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Discussion Starter #1
Hi all,

I've joined this forum because my wife and I are considering buying a 400, probably in the Spring. I've been reading everything here for a couple of weeks now, and have gained a ton of knowledge already - thanks to all!

But as always, I've got some unanswered questions. First, an outline of what we expect to use the Burgman for: it's main use will be me commuting daily - I drive about 15 miles each way to and from work, about 2/3s of that on the freway and the rest on surface streets. I figure with fuel prices what they are here in Silicon Valley I will be saving about $100 per month over my current ride - a Ford F450 diesel, getting about 12 mpg!

We also are envisioning using the scooter when we go camping - many of you won't call it camping, though - we use the F450 to tow a 37 foot fifth wheel. One thing I need to work out is how to carry the scooter on the fifth wheel - my options are: a rack of some kind on the back of the trailer or a small trailer behind the fifth wheel.

So, let's get on to the questions (if you're still here!):

* How hard is it for someone in his 50's to learn how to ride a scooter, considering we've never ridden any kind of motorcycle before?

* Can the Burgman 400 carry it's own weight (in two people!) for short distances - we're not really interested in long-range touring, just going from a campground into town, or short trips like that.

* How much under MSRP are dealers willing to go to make a deal?

I'm sure I'll have more questions - thanks in advance to everyone here!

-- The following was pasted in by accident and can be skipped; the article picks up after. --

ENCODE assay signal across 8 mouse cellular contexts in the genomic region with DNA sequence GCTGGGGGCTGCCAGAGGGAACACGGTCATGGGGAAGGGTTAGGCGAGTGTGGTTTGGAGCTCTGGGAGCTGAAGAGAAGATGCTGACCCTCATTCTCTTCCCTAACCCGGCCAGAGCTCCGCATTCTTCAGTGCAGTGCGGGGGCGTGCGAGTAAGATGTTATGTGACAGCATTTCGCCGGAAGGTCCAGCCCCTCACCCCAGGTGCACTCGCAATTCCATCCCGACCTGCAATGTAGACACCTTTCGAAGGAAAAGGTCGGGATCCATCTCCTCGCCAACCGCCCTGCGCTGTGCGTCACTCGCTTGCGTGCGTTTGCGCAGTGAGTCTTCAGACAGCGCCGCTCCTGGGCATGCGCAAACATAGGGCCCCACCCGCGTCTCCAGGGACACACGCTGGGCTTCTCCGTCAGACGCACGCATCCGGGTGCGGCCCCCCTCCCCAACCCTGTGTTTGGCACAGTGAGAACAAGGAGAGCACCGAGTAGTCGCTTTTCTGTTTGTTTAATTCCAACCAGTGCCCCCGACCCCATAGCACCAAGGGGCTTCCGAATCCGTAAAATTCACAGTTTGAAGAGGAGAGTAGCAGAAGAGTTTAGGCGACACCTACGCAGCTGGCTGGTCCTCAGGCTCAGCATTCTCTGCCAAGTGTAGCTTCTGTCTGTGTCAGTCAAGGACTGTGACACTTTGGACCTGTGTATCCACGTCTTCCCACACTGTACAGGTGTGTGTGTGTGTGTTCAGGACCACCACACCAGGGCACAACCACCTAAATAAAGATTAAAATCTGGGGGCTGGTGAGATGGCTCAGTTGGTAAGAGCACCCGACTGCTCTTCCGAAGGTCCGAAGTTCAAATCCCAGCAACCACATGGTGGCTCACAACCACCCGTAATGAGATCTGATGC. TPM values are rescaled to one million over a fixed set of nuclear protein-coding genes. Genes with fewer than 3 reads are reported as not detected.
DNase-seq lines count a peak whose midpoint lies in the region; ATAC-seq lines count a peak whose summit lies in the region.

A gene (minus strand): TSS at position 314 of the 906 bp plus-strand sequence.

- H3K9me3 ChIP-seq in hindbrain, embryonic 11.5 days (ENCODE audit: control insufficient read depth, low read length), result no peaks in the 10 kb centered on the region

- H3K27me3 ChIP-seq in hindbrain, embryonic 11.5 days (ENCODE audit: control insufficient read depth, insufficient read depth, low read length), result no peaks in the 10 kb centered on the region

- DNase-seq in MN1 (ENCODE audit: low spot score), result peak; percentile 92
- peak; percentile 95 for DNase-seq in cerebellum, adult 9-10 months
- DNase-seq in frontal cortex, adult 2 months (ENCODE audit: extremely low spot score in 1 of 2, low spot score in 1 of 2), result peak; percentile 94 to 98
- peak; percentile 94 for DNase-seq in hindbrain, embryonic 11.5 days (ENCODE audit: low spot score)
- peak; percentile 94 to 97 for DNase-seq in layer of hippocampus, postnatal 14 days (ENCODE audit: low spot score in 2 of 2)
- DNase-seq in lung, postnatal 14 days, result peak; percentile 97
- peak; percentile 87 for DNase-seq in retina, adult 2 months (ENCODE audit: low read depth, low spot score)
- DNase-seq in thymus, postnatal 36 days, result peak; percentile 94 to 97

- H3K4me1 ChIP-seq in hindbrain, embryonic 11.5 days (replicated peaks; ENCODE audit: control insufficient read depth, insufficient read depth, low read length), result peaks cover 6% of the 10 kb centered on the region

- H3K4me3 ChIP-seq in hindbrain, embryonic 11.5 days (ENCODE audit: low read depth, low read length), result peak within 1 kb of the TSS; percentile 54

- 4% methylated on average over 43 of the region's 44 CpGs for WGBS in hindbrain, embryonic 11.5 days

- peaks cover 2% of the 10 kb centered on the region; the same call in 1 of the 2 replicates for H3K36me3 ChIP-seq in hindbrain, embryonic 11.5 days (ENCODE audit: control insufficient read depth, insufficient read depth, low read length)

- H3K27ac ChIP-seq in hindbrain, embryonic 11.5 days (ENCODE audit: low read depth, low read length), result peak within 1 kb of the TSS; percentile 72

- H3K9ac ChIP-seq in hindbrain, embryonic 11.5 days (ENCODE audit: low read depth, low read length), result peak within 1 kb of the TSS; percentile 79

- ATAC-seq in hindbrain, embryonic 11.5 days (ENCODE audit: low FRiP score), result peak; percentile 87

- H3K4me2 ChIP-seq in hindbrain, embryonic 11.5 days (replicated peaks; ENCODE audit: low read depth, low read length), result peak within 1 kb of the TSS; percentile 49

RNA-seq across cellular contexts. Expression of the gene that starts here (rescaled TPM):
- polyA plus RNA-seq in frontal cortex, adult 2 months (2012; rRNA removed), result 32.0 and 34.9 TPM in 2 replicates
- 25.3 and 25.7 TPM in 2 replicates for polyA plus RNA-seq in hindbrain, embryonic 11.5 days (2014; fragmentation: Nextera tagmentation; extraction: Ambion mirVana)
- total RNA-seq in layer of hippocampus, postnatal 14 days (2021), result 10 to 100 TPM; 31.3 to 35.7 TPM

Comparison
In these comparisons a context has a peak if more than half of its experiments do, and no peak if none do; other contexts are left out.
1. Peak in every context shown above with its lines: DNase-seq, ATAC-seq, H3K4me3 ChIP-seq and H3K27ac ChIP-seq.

Alan Hepburn
 

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Hi Alan,

Welcome! :)

I can answer a couple of questions.
1. Re: learning to ride a scooter. If you can, I'd recommend taking the Motorcycle Safety Foundation course (both you and your wife). Preferrably before you get the 400. It will help you understand and practice a lot of the skills you'll need. If you've ridden a bike, you've got a sense of how to balance on a scoot. If you've got basic coordination, you should be fine. Just give it whatever time you need to feel comfortable. Bear in mind, it's easier to handle any motorized vehicle at speeds above 15 mph.

2. Re: MSRP. We bought one Burgie 400 for $500 off the sticker price and got the other for $200 off. The $200 off wasn't bad considering they had to drive about 160 miles roundtrip to find one for us. (And they also gave us a 10% discount on accessories...now they give us 20% because we happen to ride with an informal group that does rides out of there.) You may be able to get a better deal, if you're willing to travel or have it shipped to you.

You also may want to check out the Classified here to see if someone's selling a bike.

Good luck,

Bryna
 

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Alan,